Comment edited by Pxtl on 2012-01-05 09:57:55
By MattJelly (registered) - website | Posted January 03, 2012 at 18:48:50
in reply to Comment 72690
Thanks- I agree, some of the neighbourhoods are named/divided oddly. If you look at the City's map, there are large portions of the City simply labelled "INDUSTRIAL", even though some of those actually include residential streets.
It's funny, I just started out planning only to do one of the Central neighbourhood, then I thought it kind of looked neat so I did Beasley... and so on and so on. I'm still thinking of a number of ways I can apply them, beyond selling prints.
I'm going to be revising the map as time goes on to more accurately reflect generally-accepted boundaries, based mostly on how residents are planning in each neighbourhood. I'm just using the City's official map as a metric for now, but it's all in vectors and I can update it as I go. I'm also thinking about doing a historical street map at some point too.
Thanks for posting the link to the Ork maps, those are neat!
By mystoneycreek (registered) - website | Posted January 03, 2012 at 17:23:59
in reply to Comment 72690
Ah, yes. The question of neighbourhoods. And what to call them.
The truth is that for the vast majority of people in Hamilton, 'neighbourhood identity' is non-existent. Take a look at the official list of neighbourhood and community associations as recognized by the City: http://www.hamilton.ca/NR/rdonlyres/4F41...
And, for a visual representation of all neighbourhoods: http://map.hamilton.ca/Static/PDFs/Gener...
Granted, this is a subjectively-charged conversation, but I will always side with tradition and heritage. As you drive or walk around Norfolk, VA, you'll see the nice neighbourhood signs denoting where you are. Do the people there habitually refer to these areas this way? Not necessarily. But I'm pretty reluctant to concede that what happens to be 'popular' right now is sufficient an argument when there's actually a fair amount at play; for me, our neighbourhoods and their attached associations are fundamental to the required increased civic engagement. (Hamilton already has in motion efforts to make the most of improving the city via neighbourhood hubs...and they've already gotten it 'wrong' in several instances.)
People are free to say where they're from...Ottawa Street, or the such...but because so many neighbourhoods in the city aren't even represented, or even recognized, my vote would be to embrace our history and bring it forward as we construct a new future.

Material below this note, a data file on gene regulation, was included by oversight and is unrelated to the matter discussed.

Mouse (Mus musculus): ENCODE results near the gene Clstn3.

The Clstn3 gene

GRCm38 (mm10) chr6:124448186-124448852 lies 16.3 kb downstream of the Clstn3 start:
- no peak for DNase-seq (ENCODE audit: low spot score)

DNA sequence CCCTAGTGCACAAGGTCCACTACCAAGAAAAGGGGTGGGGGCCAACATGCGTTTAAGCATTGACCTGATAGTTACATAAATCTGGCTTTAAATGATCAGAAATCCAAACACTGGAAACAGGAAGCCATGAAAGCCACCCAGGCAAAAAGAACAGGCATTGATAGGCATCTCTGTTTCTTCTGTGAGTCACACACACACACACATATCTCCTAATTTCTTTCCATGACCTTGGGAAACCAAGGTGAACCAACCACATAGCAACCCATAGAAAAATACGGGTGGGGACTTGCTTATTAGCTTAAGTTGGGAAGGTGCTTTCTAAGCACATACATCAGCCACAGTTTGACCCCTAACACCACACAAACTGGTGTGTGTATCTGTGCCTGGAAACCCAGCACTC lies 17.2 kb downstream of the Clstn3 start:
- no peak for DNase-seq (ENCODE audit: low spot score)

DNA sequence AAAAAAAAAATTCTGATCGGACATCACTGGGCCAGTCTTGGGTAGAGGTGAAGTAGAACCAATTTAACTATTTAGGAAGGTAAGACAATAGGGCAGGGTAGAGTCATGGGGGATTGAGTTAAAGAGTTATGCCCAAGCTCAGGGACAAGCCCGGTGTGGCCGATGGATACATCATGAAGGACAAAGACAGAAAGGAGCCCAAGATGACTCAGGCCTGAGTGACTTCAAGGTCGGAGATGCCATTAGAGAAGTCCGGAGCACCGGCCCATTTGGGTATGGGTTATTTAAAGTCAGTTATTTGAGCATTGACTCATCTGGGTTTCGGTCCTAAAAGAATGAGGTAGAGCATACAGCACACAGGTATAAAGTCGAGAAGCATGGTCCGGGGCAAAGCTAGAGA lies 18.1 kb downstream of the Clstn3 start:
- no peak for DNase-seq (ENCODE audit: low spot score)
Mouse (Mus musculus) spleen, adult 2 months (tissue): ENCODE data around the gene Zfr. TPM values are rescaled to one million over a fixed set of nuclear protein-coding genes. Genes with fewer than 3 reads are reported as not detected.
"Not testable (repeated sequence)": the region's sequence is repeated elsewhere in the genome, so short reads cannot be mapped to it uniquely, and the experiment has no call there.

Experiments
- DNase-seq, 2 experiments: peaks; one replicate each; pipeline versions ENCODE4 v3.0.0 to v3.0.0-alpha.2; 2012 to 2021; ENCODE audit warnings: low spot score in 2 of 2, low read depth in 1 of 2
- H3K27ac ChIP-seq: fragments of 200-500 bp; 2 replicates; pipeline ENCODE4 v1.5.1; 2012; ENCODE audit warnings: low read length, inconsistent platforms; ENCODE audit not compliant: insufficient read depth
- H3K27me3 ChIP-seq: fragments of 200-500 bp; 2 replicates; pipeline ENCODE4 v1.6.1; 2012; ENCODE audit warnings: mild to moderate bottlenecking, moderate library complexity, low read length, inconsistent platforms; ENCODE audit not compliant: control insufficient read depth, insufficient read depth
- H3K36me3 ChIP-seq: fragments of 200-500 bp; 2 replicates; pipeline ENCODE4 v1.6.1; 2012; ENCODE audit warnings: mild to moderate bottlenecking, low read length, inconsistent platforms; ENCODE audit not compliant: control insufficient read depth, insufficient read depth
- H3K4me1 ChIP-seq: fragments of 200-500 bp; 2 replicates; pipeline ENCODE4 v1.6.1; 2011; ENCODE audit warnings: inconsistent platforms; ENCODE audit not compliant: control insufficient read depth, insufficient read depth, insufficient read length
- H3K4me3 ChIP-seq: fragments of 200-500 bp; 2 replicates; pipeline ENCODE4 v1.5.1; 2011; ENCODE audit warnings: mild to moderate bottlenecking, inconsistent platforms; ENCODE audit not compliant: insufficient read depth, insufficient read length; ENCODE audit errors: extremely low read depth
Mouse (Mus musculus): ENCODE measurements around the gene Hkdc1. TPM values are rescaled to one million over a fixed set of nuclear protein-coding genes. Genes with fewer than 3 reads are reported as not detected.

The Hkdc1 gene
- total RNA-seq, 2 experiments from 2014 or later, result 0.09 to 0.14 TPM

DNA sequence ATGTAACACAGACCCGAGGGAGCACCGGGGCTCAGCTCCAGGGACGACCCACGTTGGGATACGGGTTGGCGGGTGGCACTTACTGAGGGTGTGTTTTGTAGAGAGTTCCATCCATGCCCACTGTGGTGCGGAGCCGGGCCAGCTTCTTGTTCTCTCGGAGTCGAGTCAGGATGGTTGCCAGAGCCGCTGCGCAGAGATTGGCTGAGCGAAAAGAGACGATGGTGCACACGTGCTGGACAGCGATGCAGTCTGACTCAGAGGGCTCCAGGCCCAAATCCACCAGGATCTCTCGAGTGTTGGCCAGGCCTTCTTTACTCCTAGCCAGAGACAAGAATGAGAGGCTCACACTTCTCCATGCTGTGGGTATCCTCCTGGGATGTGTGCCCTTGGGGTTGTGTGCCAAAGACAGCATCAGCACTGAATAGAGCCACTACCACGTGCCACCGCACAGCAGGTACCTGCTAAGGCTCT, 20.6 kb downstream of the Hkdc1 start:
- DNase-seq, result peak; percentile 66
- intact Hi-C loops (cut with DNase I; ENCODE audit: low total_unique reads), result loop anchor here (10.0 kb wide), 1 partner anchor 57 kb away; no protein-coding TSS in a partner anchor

By Santorum Sanitorium (anonymous) | Posted January 04, 2012 at 11:36:30
By Henry and Joe (anonymous) | Posted January 04, 2012 at 17:39:34
I had some maps framed for friends - they were a big hit. It kind of has a monopoly feel - don't know if that is what you were going for. Btw, there is a mistake on the Westdale North map - Uplands Ave. is mislabelled. Please correct it so that my incorrect copy becomes a rare collector's edition...lolz
By MattJelly (registered) - website | Posted January 07, 2012 at 11:10:50
in reply to Comment 72723
Oops- I'll fix that on my working copy! Thanks for pointing it out.
By DowntownInHamilton (registered) | Posted January 05, 2012 at 07:47:41
Love the idea of the neighbourhood maps. Going to pick one up this weekend for Corktown since that's where I am.
By DowntownInHamilton (registered) | Posted January 23, 2012 at 23:33:41
Meant to post this the other day. Went down to Mixed Media twice in as many weeks and haven't been able to find a copy of the map of Corktown. Spoke with a guy in the shop and he said it'll be a couple of weeks until they're reprinted. Any idea on the timeline of availability?
PS - looks like the majority of the stuff that was in the store was for the west end - most of hte downtown stuff was gone - things like Corktown, Beasley, Durand were not there!
By jcw (registered) | Posted January 29, 2012 at 13:02:03
I'm looking forward to your map of Centremount, when you get to the Mountain maps. Excellent video--and it was a pleasure meeting you, albeit momentarily, at the Central Neighbourhood Association meeting at Mulberry Coffeehouse a few months ago.